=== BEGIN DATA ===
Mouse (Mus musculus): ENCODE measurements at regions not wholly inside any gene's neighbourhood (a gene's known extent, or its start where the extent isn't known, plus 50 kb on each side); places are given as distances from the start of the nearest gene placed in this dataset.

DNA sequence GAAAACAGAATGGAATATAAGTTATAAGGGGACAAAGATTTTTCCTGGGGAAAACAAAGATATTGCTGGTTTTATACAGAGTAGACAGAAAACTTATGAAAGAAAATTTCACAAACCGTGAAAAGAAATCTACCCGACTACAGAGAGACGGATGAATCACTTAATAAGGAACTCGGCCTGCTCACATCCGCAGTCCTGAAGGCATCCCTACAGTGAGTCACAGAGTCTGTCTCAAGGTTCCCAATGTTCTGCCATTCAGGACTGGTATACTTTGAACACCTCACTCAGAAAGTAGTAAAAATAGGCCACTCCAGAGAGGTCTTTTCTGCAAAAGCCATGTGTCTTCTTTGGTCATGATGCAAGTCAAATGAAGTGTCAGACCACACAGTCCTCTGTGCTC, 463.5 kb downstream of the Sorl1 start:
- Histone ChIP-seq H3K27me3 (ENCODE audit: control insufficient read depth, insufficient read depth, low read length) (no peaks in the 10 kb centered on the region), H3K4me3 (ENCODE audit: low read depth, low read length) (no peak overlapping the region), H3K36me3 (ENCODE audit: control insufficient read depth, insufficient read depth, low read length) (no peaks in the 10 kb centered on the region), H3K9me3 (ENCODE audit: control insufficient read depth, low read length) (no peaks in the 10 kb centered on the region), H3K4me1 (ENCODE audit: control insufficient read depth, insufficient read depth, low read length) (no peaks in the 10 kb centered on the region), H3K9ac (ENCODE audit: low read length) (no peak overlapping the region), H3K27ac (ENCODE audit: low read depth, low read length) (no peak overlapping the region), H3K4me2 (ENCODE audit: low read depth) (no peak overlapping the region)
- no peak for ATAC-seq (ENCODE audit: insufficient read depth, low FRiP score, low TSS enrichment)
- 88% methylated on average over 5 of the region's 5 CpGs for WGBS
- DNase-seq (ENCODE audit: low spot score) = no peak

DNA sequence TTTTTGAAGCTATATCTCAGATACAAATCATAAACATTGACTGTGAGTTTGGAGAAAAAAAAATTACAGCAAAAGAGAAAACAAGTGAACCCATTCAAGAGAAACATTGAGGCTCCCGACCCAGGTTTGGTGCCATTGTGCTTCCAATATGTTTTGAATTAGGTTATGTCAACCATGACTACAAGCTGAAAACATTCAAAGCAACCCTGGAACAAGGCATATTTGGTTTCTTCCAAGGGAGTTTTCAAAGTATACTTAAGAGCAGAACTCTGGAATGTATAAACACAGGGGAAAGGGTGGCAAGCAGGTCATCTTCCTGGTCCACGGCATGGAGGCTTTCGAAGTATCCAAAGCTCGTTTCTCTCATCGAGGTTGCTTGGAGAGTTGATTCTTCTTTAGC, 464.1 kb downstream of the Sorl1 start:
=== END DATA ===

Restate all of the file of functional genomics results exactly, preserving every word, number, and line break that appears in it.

Mouse (Mus musculus): ENCODE measurements at regions not wholly inside any gene's neighbourhood (a gene's known extent, or its start where the extent isn't known, plus 50 kb on each side); places are given as distances from the start of the nearest gene placed in this dataset.

DNA sequence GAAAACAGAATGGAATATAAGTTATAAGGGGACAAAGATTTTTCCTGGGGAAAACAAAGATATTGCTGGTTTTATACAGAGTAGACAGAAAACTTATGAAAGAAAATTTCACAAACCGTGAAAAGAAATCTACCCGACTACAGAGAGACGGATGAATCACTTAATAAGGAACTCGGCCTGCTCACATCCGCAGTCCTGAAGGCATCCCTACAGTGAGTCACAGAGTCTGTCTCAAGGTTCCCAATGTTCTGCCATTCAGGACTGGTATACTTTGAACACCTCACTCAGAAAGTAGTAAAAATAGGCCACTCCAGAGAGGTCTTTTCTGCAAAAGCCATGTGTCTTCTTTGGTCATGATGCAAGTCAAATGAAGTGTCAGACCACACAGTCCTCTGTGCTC, 463.5 kb downstream of the Sorl1 start:
- Histone ChIP-seq H3K27me3 (ENCODE audit: control insufficient read depth, insufficient read depth, low read length) (no peaks in the 10 kb centered on the region), H3K4me3 (ENCODE audit: low read depth, low read length) (no peak overlapping the region), H3K36me3 (ENCODE audit: control insufficient read depth, insufficient read depth, low read length) (no peaks in the 10 kb centered on the region), H3K9me3 (ENCODE audit: control insufficient read depth, low read length) (no peaks in the 10 kb centered on the region), H3K4me1 (ENCODE audit: control insufficient read depth, insufficient read depth, low read length) (no peaks in the 10 kb centered on the region), H3K9ac (ENCODE audit: low read length) (no peak overlapping the region), H3K27ac (ENCODE audit: low read depth, low read length) (no peak overlapping the region), H3K4me2 (ENCODE audit: low read depth) (no peak overlapping the region)
- no peak for ATAC-seq (ENCODE audit: insufficient read depth, low FRiP score, low TSS enrichment)
- 88% methylated on average over 5 of the region's 5 CpGs for WGBS
- DNase-seq (ENCODE audit: low spot score) = no peak

DNA sequence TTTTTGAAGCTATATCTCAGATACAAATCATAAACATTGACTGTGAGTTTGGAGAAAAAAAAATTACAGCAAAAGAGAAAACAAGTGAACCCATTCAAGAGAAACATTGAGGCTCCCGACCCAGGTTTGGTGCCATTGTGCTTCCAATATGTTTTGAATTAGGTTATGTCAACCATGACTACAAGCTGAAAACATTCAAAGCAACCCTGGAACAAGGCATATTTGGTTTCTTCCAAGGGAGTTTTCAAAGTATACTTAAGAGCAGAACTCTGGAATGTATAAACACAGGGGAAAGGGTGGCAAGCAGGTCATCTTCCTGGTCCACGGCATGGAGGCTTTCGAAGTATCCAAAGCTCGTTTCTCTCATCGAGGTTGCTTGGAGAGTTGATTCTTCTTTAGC, 464.1 kb downstream of the Sorl1 start: